But Finance Minister Grant Robertson is falling into the same austerity trap triggered in 2011 by Bill English when he launched his ‘zero’ Budgets of 2011, 2012 and 2013 too soon after the Global Financial Crisis and Christchurch earthquakes. The return to austerity and ‘keeping a lid on debt’ successfully reversed the trajectory of public debt and squeezed the size of Government down from 35% of GDP to 30%. But this premature tightening forced the Reserve Bank to run lower interest rates for ever longer over the last decade. That, in turn, increased house prices and forced the Reserve Bank to tighten lending restrictions.

Exactly the same thing is happening again, despite the change of party in power and Labour’s rhetoric about improving wellbeing in the long run. It is choosing debt reduction over a much more concerted effort to reduce child poverty, improve housing affordability and invest in climate emissions-reducing infrastructure.



A median voter strategy​

What is the political strategy behind this toxic fiscal and monetary combination? High house prices and low mortgage rates are much more comforting to median home-owning voters than big chunks of ‘their’ taxpayers’ money being spent on the undeserving poor and on railways and buses they believe they’ll never use.

This week Robertson made a rash of announcements the confirmed the Government’s pivot to austerity, and the Reserve Bank, in response, reiterated it is preparing, in response, to further tighten bank lending rules to prevent lower-for-longer interest rates pumping more yet more credit air into the housing market. The perversity is Robertson is directing the Reserve Bank to try to improve the housing market’s sustainability (by an as yet unspecified concept), but the Government itself is contributing to this by running fiscal policy too tight and not firing up the inflation needed to normalise interest rates.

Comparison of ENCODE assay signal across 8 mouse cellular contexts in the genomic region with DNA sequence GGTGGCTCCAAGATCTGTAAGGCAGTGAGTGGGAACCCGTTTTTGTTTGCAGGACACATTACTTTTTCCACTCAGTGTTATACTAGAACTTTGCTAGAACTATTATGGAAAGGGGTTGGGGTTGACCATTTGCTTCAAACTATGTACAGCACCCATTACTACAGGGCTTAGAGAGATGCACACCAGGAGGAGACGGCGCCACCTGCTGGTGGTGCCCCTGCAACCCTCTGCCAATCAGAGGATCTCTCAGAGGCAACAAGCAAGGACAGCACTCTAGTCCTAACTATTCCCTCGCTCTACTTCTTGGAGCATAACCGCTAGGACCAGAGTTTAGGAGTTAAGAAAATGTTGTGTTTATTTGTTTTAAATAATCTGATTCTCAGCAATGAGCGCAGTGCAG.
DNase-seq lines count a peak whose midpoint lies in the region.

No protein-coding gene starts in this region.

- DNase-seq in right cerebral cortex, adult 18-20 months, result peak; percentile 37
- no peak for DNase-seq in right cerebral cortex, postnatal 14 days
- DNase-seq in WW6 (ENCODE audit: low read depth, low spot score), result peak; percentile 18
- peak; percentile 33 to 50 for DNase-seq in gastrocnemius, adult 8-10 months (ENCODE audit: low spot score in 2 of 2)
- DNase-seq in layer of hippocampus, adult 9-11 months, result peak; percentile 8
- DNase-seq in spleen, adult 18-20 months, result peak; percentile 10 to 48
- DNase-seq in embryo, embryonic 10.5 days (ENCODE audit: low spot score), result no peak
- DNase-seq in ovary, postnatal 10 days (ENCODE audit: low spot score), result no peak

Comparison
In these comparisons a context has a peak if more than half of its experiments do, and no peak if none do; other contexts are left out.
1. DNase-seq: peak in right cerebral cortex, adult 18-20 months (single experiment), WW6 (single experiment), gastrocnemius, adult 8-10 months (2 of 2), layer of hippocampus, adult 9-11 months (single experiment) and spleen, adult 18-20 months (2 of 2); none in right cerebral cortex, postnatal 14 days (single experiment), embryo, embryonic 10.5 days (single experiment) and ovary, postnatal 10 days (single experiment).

That was evident in Robertson’s pre-Budget speech on Tuesday to the Wellington Chamber of Commerce, in which he trumpeted $926m of Covid recovery spending ‘reprioritisation’ and repeated his core message about ‘keeping a lid on debt.’

“Our fiscal objective as outlined in the Budget Policy Statement remains to stabilise debt by the mid-2020s, and then reduce it as conditions permit,” Robertson said, although in saying this he also emphasised just how much headroom the Government had to use its balance sheet if it wanted.

“Even at their elevated levels our debt position is significantly better than almost every country we compare ourselves too,” he said, pointing out debt servicing costs at less than 1% of GDP was no more than pre-Covid levels.

“On an internationally comparable basis of General Government net debt that is produced by the IMF, New Zealand’s current levels of net debt are slightly below 22 percent of GDP. This is less than half of Australia’s level of close to 49 percent, and some way away from the United Kingdom at 97 percent and the United States at 109 percent.”

So why not use it to achieve the wellbeing goals?​

But Robertson pivoted repeatedly in his speech and in yesterday’s announcement of a pay freeze for most public servants to the need to ‘restock the savings account just in case there is a rainy day.’

“As a small economy subject to external shocks, it is sensible that we look to reduce our public debt as the economy returns to full health,” he said in the pre-Budget speech.

“As the recovery gets underway, we are keeping a close watch on the debt taken on during COVID-19 to support the economy,” he said in announcing public servants earning over $100,000/year would not be paid extra for another three years and any increases for those earning $60,000 to $100,000 would be exceptional. Only those earning less than $60,000, which is just 25% of public sector workers, would receive pay increases.